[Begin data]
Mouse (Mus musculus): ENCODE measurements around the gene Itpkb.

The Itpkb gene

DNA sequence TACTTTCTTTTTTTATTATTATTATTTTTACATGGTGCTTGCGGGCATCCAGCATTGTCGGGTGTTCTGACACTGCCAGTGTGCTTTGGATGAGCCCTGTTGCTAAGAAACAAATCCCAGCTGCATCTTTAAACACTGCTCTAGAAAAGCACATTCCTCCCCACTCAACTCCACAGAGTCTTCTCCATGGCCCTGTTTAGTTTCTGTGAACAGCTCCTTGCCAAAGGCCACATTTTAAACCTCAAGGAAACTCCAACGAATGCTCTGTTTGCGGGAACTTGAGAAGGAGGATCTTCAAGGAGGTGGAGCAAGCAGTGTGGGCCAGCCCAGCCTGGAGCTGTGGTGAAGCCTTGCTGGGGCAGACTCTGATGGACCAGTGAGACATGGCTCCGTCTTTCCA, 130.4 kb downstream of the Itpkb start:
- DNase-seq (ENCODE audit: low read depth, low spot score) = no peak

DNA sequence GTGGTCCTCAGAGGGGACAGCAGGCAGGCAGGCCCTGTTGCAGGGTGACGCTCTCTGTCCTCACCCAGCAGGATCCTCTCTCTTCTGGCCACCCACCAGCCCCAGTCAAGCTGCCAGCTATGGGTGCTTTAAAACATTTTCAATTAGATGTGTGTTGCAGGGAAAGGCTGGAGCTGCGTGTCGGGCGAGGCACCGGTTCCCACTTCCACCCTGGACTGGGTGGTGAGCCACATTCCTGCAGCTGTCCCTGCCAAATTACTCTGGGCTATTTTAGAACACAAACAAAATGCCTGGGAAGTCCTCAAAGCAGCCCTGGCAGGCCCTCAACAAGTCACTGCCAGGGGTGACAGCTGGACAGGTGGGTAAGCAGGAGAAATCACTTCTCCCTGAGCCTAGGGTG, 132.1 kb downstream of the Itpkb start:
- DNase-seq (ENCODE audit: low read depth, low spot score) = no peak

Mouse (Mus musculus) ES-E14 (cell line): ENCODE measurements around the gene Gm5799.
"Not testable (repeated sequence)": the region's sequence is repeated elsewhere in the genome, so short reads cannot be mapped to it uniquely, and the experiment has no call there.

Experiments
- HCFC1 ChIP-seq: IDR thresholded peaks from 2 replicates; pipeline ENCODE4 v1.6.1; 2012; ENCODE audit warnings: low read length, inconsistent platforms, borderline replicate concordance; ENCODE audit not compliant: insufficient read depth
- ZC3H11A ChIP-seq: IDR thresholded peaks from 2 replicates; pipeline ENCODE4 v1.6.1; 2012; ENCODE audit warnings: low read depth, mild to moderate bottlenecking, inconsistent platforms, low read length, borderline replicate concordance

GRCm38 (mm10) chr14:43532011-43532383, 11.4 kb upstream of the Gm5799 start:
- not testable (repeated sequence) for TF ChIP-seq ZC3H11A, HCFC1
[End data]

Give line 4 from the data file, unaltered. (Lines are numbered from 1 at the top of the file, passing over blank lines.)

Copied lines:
- DNase-seq (ENCODE audit: low read depth, low spot score) = no peak